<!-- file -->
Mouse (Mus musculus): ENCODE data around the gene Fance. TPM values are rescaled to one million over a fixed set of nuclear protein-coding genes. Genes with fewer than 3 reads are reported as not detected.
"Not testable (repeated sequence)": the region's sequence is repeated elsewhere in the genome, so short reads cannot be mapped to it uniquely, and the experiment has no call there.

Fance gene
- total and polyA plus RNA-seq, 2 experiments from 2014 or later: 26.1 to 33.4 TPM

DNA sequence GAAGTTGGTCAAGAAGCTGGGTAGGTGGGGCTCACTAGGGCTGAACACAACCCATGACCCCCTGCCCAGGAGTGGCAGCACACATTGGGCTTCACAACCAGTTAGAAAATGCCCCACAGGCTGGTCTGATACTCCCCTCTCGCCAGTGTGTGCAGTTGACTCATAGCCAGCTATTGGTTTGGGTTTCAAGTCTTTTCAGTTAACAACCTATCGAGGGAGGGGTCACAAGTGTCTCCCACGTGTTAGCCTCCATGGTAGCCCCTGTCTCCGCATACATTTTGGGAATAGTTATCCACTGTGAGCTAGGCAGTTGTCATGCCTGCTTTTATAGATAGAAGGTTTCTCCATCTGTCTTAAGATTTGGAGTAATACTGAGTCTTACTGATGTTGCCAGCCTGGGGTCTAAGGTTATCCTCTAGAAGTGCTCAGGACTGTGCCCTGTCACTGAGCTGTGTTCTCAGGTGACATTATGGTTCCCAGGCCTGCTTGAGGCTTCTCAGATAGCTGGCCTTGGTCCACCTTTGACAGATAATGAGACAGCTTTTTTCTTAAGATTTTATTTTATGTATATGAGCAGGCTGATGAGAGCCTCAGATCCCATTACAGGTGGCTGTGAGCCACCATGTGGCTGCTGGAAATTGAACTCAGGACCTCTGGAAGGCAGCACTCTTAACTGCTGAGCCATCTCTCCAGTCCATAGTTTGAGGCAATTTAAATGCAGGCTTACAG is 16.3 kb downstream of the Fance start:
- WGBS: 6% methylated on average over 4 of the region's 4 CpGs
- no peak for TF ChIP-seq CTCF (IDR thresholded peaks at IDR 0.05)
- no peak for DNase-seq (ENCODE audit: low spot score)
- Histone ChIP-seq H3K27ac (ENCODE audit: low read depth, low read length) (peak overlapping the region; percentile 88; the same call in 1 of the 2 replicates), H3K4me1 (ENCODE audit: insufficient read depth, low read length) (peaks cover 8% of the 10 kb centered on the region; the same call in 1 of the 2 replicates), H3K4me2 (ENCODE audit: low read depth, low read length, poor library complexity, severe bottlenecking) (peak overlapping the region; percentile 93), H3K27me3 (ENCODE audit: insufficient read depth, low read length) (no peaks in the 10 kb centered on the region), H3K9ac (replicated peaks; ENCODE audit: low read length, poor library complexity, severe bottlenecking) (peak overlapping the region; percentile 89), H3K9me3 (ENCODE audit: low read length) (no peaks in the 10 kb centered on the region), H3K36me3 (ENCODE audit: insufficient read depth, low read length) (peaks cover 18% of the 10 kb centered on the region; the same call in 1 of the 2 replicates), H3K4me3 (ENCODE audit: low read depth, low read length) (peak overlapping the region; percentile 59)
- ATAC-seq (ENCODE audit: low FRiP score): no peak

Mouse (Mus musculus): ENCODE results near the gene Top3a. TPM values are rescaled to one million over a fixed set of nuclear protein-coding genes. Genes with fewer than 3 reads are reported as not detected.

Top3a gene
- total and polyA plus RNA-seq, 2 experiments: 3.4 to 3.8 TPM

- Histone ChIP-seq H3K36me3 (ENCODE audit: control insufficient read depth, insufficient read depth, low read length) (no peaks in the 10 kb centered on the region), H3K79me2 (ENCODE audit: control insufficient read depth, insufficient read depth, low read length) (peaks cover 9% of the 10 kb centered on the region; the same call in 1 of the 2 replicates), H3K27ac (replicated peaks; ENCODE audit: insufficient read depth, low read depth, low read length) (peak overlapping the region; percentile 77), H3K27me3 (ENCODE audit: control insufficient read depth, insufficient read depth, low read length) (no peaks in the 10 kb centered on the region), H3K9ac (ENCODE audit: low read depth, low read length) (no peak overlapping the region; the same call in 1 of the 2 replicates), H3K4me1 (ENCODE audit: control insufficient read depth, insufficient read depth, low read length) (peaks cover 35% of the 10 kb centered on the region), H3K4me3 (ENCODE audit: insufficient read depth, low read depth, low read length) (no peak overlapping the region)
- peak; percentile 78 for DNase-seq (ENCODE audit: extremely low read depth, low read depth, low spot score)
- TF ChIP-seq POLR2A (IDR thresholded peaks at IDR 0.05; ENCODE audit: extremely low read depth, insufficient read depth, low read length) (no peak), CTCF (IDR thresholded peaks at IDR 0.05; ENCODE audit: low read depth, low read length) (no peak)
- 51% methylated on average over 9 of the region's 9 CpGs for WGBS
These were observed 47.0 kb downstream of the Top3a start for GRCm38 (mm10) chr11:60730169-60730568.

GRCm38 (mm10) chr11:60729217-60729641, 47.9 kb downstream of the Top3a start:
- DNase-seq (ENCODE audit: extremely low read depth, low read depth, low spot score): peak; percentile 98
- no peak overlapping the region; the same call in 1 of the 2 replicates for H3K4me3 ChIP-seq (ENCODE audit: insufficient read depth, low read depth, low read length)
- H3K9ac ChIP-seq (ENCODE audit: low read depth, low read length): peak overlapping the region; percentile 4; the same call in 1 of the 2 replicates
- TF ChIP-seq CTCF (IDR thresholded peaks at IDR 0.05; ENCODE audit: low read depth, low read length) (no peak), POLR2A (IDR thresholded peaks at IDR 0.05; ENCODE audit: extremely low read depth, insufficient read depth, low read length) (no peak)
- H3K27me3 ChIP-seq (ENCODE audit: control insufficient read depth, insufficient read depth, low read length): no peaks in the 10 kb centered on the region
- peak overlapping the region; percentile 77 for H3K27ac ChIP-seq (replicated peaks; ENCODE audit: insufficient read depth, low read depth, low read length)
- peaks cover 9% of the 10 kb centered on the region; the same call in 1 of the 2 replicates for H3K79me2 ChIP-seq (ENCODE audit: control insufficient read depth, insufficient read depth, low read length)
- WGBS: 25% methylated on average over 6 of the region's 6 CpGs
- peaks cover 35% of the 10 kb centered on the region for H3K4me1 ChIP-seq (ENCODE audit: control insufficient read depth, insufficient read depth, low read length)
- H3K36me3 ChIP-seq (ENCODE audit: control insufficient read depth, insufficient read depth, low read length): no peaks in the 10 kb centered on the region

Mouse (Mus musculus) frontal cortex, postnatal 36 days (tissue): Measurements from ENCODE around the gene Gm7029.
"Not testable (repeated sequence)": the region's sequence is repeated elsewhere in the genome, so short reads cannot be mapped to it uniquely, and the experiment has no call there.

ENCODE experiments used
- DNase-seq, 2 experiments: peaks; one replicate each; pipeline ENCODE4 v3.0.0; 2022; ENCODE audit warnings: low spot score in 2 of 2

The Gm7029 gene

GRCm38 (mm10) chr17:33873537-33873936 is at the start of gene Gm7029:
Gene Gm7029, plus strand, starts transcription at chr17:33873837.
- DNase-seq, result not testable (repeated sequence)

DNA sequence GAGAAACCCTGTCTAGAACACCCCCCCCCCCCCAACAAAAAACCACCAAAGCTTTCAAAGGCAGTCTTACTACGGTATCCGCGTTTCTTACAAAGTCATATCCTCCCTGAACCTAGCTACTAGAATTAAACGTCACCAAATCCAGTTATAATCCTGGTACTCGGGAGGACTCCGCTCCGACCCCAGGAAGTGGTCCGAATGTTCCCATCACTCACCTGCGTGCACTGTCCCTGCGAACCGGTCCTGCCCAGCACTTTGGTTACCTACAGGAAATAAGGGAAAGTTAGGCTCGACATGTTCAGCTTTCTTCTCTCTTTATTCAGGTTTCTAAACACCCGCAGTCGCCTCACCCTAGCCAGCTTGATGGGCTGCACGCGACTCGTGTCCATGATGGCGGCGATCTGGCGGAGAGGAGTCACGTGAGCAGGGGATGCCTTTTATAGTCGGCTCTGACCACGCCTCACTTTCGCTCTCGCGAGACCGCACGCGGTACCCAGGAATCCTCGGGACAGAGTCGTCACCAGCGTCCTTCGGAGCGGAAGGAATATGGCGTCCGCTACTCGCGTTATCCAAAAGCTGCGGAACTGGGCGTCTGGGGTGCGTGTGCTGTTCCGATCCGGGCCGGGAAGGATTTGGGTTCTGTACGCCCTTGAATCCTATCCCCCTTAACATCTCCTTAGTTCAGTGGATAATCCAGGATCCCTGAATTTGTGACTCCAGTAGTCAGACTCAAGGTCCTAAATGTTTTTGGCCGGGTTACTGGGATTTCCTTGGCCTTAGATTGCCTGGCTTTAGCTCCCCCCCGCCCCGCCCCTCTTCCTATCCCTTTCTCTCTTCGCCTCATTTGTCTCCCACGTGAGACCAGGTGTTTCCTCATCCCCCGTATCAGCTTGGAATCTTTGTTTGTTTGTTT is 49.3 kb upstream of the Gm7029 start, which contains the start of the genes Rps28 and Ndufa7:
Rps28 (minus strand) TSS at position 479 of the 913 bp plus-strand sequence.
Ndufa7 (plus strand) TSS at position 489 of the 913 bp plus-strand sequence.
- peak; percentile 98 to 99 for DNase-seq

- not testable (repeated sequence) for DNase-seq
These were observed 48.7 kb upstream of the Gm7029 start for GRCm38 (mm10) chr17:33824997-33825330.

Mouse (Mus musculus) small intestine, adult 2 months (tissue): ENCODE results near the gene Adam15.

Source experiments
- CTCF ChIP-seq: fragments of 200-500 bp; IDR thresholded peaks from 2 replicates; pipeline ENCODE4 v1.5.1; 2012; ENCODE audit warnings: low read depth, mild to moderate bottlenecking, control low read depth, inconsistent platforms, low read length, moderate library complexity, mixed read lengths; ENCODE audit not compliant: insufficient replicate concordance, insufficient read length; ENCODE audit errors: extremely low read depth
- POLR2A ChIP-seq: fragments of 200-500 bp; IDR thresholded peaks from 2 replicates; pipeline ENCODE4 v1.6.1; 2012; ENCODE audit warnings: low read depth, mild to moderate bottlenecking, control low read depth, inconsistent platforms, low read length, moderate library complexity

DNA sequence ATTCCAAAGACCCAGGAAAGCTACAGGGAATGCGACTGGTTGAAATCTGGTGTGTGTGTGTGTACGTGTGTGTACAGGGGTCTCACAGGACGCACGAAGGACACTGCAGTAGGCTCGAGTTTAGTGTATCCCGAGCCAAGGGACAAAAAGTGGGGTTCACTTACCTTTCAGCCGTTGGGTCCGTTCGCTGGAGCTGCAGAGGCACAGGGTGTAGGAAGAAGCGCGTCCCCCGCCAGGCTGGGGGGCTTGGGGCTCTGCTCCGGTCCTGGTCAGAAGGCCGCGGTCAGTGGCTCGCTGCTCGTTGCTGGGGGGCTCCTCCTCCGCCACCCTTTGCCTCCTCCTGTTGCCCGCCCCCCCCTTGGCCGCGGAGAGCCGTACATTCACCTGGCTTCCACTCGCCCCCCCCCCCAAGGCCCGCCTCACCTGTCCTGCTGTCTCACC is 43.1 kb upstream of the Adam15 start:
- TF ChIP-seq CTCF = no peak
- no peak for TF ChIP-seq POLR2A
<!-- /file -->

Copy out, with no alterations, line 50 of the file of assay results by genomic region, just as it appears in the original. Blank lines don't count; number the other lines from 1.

- no peak for TF ChIP-seq POLR2A